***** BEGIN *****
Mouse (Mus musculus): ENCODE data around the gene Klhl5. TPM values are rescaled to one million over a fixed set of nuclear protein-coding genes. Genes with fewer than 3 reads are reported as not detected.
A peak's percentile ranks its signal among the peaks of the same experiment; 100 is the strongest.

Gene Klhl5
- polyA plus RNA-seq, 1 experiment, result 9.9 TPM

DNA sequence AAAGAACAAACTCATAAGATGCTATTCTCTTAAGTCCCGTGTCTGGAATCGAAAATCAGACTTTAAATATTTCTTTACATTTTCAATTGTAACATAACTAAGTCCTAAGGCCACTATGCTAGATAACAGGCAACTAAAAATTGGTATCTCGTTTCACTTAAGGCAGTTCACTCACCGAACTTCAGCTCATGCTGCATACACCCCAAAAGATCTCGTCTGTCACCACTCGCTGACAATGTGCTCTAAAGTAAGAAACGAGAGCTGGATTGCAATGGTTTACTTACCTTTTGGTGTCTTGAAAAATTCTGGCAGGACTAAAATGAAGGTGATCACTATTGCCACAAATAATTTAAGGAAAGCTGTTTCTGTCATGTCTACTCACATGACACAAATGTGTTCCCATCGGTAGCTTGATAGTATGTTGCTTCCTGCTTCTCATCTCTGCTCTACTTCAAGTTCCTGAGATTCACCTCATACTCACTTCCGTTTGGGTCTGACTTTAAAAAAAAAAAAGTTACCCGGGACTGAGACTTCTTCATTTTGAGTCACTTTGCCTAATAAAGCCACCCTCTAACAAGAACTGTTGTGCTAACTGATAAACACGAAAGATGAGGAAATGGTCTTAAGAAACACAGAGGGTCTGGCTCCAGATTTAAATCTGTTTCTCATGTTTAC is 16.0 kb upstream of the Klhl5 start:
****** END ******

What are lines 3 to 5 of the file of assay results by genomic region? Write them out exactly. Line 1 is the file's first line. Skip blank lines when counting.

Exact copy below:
Gene Klhl5
- polyA plus RNA-seq, 1 experiment, result 9.9 TPM

DNA sequence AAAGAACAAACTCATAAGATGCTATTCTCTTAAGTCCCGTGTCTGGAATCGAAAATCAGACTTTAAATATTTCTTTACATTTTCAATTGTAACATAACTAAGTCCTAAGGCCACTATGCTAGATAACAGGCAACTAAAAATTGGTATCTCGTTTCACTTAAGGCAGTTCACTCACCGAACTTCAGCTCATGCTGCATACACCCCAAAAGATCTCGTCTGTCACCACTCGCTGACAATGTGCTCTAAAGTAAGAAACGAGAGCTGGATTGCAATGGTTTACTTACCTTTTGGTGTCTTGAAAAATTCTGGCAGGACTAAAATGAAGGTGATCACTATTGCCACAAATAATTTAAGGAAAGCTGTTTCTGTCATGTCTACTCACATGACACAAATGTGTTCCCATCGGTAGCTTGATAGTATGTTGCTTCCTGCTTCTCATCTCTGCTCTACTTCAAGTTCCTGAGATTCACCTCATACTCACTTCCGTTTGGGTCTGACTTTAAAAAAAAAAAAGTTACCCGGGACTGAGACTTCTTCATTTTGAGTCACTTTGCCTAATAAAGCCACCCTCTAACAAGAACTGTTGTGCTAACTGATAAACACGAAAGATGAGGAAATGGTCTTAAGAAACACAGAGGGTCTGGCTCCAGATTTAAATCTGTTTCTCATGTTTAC is 16.0 kb upstream of the Klhl5 start: